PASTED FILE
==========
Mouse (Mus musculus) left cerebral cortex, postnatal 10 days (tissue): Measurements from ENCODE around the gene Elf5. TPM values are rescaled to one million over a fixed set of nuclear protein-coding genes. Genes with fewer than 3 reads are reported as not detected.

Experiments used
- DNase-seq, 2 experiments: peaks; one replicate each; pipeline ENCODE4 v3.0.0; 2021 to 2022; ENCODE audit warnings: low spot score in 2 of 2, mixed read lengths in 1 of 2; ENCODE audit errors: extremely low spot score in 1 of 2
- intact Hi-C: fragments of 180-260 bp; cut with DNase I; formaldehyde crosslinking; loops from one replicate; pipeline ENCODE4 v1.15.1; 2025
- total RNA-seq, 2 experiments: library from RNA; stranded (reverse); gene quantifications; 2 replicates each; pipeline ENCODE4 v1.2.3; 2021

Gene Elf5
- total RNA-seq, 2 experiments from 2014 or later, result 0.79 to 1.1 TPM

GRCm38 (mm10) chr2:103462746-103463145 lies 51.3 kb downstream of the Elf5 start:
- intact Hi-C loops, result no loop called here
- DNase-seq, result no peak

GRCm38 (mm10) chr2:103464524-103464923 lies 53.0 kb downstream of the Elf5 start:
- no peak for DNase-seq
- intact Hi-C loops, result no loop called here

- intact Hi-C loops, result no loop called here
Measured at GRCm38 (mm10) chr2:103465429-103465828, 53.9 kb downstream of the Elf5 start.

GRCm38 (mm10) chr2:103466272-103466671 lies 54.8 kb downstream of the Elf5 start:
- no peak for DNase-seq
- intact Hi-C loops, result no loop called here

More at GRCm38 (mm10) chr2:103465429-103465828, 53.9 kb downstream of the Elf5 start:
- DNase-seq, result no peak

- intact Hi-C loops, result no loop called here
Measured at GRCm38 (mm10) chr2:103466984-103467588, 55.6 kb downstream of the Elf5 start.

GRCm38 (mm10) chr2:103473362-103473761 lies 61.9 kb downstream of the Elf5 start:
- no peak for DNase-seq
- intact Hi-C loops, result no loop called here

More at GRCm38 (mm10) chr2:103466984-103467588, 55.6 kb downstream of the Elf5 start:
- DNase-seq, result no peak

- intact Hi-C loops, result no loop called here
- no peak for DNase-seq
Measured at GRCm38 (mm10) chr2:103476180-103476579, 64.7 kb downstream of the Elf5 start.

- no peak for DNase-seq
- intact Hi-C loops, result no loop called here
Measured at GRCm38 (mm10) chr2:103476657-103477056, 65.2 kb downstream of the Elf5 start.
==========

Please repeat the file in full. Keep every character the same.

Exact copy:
Mouse (Mus musculus) left cerebral cortex, postnatal 10 days (tissue): Measurements from ENCODE around the gene Elf5. TPM values are rescaled to one million over a fixed set of nuclear protein-coding genes. Genes with fewer than 3 reads are reported as not detected.

Experiments used
- DNase-seq, 2 experiments: peaks; one replicate each; pipeline ENCODE4 v3.0.0; 2021 to 2022; ENCODE audit warnings: low spot score in 2 of 2, mixed read lengths in 1 of 2; ENCODE audit errors: extremely low spot score in 1 of 2
- intact Hi-C: fragments of 180-260 bp; cut with DNase I; formaldehyde crosslinking; loops from one replicate; pipeline ENCODE4 v1.15.1; 2025
- total RNA-seq, 2 experiments: library from RNA; stranded (reverse); gene quantifications; 2 replicates each; pipeline ENCODE4 v1.2.3; 2021

Gene Elf5
- total RNA-seq, 2 experiments from 2014 or later, result 0.79 to 1.1 TPM

GRCm38 (mm10) chr2:103462746-103463145 lies 51.3 kb downstream of the Elf5 start:
- intact Hi-C loops, result no loop called here
- DNase-seq, result no peak

GRCm38 (mm10) chr2:103464524-103464923 lies 53.0 kb downstream of the Elf5 start:
- no peak for DNase-seq
- intact Hi-C loops, result no loop called here

- intact Hi-C loops, result no loop called here
Measured at GRCm38 (mm10) chr2:103465429-103465828, 53.9 kb downstream of the Elf5 start.

GRCm38 (mm10) chr2:103466272-103466671 lies 54.8 kb downstream of the Elf5 start:
- no peak for DNase-seq
- intact Hi-C loops, result no loop called here

More at GRCm38 (mm10) chr2:103465429-103465828, 53.9 kb downstream of the Elf5 start:
- DNase-seq, result no peak

- intact Hi-C loops, result no loop called here
Measured at GRCm38 (mm10) chr2:103466984-103467588, 55.6 kb downstream of the Elf5 start.

GRCm38 (mm10) chr2:103473362-103473761 lies 61.9 kb downstream of the Elf5 start:
- no peak for DNase-seq
- intact Hi-C loops, result no loop called here

More at GRCm38 (mm10) chr2:103466984-103467588, 55.6 kb downstream of the Elf5 start:
- DNase-seq, result no peak

- intact Hi-C loops, result no loop called here
- no peak for DNase-seq
Measured at GRCm38 (mm10) chr2:103476180-103476579, 64.7 kb downstream of the Elf5 start.

- no peak for DNase-seq
- intact Hi-C loops, result no loop called here
Measured at GRCm38 (mm10) chr2:103476657-103477056, 65.2 kb downstream of the Elf5 start.